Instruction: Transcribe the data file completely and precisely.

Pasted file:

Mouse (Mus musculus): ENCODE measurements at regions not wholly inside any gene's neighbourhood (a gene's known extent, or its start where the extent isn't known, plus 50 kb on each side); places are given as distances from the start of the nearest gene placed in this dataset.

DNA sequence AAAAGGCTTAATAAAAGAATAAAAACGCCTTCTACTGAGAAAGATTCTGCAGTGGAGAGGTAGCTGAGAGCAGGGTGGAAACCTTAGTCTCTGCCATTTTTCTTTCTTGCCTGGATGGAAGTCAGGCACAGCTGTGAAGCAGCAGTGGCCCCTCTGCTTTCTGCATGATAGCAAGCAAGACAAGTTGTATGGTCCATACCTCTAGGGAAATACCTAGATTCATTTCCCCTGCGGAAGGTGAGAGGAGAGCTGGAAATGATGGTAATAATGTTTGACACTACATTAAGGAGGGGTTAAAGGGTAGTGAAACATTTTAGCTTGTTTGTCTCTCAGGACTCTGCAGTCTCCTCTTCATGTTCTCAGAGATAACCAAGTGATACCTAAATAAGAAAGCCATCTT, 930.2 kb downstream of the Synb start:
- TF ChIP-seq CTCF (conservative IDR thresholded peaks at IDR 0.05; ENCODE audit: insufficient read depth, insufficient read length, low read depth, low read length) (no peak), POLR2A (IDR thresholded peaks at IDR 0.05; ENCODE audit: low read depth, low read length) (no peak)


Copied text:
Mouse (Mus musculus): ENCODE measurements at regions not wholly inside any gene's neighbourhood (a gene's known extent, or its start where the extent isn't known, plus 50 kb on each side); places are given as distances from the start of the nearest gene placed in this dataset.

DNA sequence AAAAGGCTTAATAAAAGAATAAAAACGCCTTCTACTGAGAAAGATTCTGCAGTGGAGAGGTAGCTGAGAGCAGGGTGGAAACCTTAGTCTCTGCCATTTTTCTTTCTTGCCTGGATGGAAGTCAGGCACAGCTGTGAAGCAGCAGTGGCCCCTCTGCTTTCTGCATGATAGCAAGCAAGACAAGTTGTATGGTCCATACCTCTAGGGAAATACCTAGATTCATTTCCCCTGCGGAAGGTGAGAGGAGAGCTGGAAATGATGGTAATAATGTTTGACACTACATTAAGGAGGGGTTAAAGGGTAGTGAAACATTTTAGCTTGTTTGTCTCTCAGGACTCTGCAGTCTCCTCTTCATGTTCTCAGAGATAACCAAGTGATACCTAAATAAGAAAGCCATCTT, 930.2 kb downstream of the Synb start:
- TF ChIP-seq CTCF (conservative IDR thresholded peaks at IDR 0.05; ENCODE audit: insufficient read depth, insufficient read length, low read depth, low read length) (no peak), POLR2A (IDR thresholded peaks at IDR 0.05; ENCODE audit: low read depth, low read length) (no peak)